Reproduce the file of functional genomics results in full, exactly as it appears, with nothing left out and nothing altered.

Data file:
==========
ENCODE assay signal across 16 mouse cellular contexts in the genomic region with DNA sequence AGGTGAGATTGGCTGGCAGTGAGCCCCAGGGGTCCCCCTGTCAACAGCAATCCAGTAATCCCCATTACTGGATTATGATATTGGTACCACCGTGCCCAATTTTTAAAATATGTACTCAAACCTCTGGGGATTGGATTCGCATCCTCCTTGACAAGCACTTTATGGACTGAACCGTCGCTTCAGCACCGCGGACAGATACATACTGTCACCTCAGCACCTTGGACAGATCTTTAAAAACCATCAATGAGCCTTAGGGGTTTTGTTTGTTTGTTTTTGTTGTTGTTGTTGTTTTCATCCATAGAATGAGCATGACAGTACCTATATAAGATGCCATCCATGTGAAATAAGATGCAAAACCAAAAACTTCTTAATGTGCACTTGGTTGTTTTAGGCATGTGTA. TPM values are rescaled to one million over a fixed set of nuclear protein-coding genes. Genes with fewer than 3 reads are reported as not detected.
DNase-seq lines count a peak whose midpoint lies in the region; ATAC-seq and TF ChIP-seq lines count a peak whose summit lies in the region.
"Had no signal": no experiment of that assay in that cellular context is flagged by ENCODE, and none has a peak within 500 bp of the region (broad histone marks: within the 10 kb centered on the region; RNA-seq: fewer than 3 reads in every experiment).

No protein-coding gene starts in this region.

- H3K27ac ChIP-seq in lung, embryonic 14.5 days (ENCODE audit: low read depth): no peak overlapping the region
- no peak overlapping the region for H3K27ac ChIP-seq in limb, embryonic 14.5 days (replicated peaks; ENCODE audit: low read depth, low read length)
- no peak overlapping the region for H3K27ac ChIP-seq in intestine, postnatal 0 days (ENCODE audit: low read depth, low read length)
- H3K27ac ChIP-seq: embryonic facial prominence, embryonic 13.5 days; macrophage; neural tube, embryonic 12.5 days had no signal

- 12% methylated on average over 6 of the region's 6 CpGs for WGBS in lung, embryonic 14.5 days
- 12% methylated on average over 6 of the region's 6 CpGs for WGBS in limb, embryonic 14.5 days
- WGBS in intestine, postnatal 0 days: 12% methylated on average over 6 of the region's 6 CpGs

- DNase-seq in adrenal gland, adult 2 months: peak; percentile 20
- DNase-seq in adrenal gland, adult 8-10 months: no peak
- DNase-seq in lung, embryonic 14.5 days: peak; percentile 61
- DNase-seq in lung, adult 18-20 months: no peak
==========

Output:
ENCODE assay signal across 16 mouse cellular contexts in the genomic region with DNA sequence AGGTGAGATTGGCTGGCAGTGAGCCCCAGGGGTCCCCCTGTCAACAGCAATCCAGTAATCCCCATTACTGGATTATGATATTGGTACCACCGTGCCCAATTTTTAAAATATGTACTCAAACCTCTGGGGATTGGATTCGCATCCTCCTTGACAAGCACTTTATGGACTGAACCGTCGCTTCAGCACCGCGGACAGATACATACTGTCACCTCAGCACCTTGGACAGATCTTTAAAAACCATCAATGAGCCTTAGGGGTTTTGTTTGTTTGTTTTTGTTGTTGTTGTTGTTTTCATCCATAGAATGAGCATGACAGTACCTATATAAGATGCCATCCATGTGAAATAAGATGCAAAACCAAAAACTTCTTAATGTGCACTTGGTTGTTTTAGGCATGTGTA. TPM values are rescaled to one million over a fixed set of nuclear protein-coding genes. Genes with fewer than 3 reads are reported as not detected.
DNase-seq lines count a peak whose midpoint lies in the region; ATAC-seq and TF ChIP-seq lines count a peak whose summit lies in the region.
"Had no signal": no experiment of that assay in that cellular context is flagged by ENCODE, and none has a peak within 500 bp of the region (broad histone marks: within the 10 kb centered on the region; RNA-seq: fewer than 3 reads in every experiment).

No protein-coding gene starts in this region.

- H3K27ac ChIP-seq in lung, embryonic 14.5 days (ENCODE audit: low read depth): no peak overlapping the region
- no peak overlapping the region for H3K27ac ChIP-seq in limb, embryonic 14.5 days (replicated peaks; ENCODE audit: low read depth, low read length)
- no peak overlapping the region for H3K27ac ChIP-seq in intestine, postnatal 0 days (ENCODE audit: low read depth, low read length)
- H3K27ac ChIP-seq: embryonic facial prominence, embryonic 13.5 days; macrophage; neural tube, embryonic 12.5 days had no signal

- 12% methylated on average over 6 of the region's 6 CpGs for WGBS in lung, embryonic 14.5 days
- 12% methylated on average over 6 of the region's 6 CpGs for WGBS in limb, embryonic 14.5 days
- WGBS in intestine, postnatal 0 days: 12% methylated on average over 6 of the region's 6 CpGs

- DNase-seq in adrenal gland, adult 2 months: peak; percentile 20
- DNase-seq in adrenal gland, adult 8-10 months: no peak
- DNase-seq in lung, embryonic 14.5 days: peak; percentile 61
- DNase-seq in lung, adult 18-20 months: no peak